The Seabiscuit Heritage Foundation, a 501(c)(3) non-profit organization, was formed to promote the cultural legacy of Ridgewood Ranch in Willits, California, the home and final resting place of the legendary racehorse Seabiscuit through historic preservation, environmental conservation and public education.
The National Trust for Historic Preservation recently designated Ridgewood Ranch as one of America’s 11 Most Endangered Historic Places. Without a focused historic preservation and land conservation effort, Ridgewood Ranch is at risk for development and too could be lost.
The Seabiscuit Heritage Foundation is dedicated to preserving the remaining 5,000 acres of Charles Howard’s Ridgewood Ranch by restoring historic buildings and conserving the Ranch’s creeks, oak woodlands, old growth redwoods and open rangeland. The SHF is working closely with the Mendocino Land Trust to purchase conservation easements to limit development and protect resources through a permanent deed restriction. The Foundation is collaborating with the National Trust for Historic Preservation, and others, to secure historic preservation easements for the historic sites on the property and to rehabilitate and preserve the Howard family residential buildings, the mare barn and other ranch structures.
The Foundation’s Goal
The Foundation’s ultimate goal is to create a living museum by continuing Ridgewood’s 150-year history as a working ranch. The Foundation is committed to develop, maintain and expand educational programs that reflect the broad cultural heritage of the Ranch, including the occupation by the Northern Pomo Indians and the development of the land as a working ranch by a succession of owners, including Charles Howard who retired his champion racehorse Seabiscuit here in 1940. The Foundation will focus on recreational and interpretive programs that will increase public access and enhance the understanding of Ridgewood Ranch as a rich historical, cultural and natural resource.
The Seabiscuit Heritage Foundation will carry on the legacy of Charles Howard and the Golden Rule Church Association.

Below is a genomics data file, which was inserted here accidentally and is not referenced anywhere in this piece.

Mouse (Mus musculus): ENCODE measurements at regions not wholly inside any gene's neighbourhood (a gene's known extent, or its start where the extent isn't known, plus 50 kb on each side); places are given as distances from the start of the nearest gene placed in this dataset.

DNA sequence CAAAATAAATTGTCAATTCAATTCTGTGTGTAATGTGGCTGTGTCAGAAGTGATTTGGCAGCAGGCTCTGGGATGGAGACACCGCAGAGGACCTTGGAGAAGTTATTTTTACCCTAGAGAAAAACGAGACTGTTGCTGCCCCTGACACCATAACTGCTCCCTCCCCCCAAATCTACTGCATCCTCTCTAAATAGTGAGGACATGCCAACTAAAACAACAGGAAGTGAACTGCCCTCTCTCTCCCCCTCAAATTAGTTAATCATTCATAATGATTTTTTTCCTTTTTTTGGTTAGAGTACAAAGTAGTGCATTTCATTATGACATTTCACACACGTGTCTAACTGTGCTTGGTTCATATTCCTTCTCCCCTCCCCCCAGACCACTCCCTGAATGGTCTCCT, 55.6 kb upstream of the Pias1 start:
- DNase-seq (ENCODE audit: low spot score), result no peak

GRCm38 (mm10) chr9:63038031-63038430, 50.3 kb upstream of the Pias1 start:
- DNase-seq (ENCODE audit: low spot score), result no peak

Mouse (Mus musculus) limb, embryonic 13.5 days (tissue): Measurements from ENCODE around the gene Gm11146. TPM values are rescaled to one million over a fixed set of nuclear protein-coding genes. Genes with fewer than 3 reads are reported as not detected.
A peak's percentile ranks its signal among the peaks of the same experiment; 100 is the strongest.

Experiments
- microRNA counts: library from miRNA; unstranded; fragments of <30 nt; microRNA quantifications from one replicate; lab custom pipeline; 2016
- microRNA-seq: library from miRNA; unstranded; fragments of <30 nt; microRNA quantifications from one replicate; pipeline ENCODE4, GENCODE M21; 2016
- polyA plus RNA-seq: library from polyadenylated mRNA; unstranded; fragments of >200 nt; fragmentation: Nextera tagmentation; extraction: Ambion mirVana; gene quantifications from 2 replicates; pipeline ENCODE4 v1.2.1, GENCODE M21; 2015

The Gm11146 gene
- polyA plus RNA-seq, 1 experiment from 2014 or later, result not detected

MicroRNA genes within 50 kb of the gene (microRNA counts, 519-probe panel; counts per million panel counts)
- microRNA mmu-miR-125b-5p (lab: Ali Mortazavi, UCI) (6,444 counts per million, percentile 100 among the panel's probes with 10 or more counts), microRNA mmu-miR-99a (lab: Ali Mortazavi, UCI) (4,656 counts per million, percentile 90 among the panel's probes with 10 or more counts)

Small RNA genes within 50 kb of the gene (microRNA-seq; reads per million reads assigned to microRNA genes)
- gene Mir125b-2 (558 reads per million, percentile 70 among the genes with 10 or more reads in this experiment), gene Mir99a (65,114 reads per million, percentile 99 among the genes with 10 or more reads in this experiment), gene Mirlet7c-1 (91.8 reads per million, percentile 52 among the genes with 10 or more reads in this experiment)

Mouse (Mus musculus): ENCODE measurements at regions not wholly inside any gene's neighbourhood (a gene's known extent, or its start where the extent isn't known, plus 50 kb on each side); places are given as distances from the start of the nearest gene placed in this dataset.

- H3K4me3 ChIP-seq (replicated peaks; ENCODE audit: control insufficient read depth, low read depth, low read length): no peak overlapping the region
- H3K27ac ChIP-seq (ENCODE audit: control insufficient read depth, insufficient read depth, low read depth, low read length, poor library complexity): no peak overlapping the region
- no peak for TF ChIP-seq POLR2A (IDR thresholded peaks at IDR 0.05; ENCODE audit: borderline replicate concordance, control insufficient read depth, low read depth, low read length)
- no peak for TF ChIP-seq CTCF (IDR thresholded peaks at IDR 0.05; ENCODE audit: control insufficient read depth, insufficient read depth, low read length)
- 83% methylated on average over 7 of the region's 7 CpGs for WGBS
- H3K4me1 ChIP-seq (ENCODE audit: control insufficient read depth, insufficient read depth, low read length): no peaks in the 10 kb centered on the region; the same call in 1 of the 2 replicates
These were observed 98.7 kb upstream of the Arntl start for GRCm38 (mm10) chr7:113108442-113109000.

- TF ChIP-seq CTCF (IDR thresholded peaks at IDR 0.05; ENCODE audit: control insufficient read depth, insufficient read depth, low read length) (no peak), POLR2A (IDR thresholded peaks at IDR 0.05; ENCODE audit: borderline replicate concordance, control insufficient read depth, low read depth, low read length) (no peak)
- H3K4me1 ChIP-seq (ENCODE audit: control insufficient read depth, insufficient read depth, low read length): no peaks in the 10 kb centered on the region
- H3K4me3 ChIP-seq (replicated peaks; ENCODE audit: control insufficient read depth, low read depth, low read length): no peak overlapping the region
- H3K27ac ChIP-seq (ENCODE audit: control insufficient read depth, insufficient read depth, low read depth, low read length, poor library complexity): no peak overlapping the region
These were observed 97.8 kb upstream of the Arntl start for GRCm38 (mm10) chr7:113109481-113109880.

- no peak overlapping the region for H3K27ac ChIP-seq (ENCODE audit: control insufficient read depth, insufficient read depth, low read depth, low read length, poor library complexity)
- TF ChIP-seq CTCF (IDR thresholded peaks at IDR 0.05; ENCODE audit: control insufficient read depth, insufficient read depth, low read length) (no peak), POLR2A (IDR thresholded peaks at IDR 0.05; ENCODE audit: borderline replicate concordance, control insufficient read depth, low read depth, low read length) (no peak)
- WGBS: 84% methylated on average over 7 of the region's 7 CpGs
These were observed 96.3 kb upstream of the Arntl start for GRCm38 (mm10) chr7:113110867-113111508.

Individuals interested in directly contributing to the preservation and conservation of Ridgewood Ranch should send a donation to the Seabiscuit Heritage Foundation at 16200 North Highway 101, Willits, CA 95490.
The foundation also establishes, promotes and supports programs that maintain, as well as improve, health care for the entire Northern Mendocino County.
Charles S. Howard, Seabiscuit’s owner, and Doc Babcock founded the original hospital almost 90 years ago in 1927. It was built after Charles’ 16year-old son Frank died in a tragic auto accident on the ranch. That was during a time where there were no hospitals to save him.
The foundation has ongoing fundraising efforts to finish the hospital campus, senior housing, wellness center, maintain its 8-acre garden that will provide fresh produce to its patients, among many other healthcare programs that benefit the community.
Teaching Riding as an Access to Learning – This story about founder and board member Erin Livingston Holzhauer, is from an article written by the Community Foundation.
Erin [Livingston Holzhauer] has an amazing story to tell – the story of a young 4-H member who dreamt of helping others and then turned her dream into a reality.
Erin loves horses. She grew up riding on the 5,000 acres of idyllic hills and meadows of the historic Ridgewood Ranch. When she was 10 years old, she and friends Aimee Swearengin and Daniel Bartholomew had an idea to “give back” by using this love of horses to help kids who have physical or emotional challenges. After researching therapeutic riding programs, they took their project idea to the Mendocino 4-H and created a program called the “Mendocino County 4-H TRAIL”. TRAIL stands for “teaching riding as an access to independence and learning.”
As Erin, Aimee and Daniel grew older, they left the Mendocino area and continued to gain experience working with people with disabilities. Erin returned to Mendocino County after teaching vocational skills to disabled people in San Diego. Equipped with new technical skills and knowledge, she found a position as the only paid employee of the TRAIL program. Several years later, the well established therapeutic riding program, known today as the Ridgewood TRAIL Riders Association, is continuing to serve young people with varying degrees of abilities. (The Mendocino County 4-H TRAIL is also alive and well, under the “umbrella” of the Ridgewood TRAIL Riders, Association.)
When we were at the ranch, ten-year old Jesse arrived after school for his weekly ride on a horse named “Kiss.” Hold out your cheek or hand for “Kiss” and you’ll discover she is aptly named. Jesse, confined to a wheelchair due to cerebral palsy, was placed on Kiss’ back by volunteers Diane Cannon (board member) and Joan Whitney (“star volunteer”). Joan and Diane were side walkers spotting Jesse as he rode a two mile trail ride loop around the ranch. With cerebral palsy, a person’s muscles are rigid. “We want his muscles to relax,” Erin noted. “The motion of the horse mimics regular walking. You’ll see Jesse hold his legs tight to the back of the horse and then relax as he rides. By the end of the ride, his legs will relax around the horse.”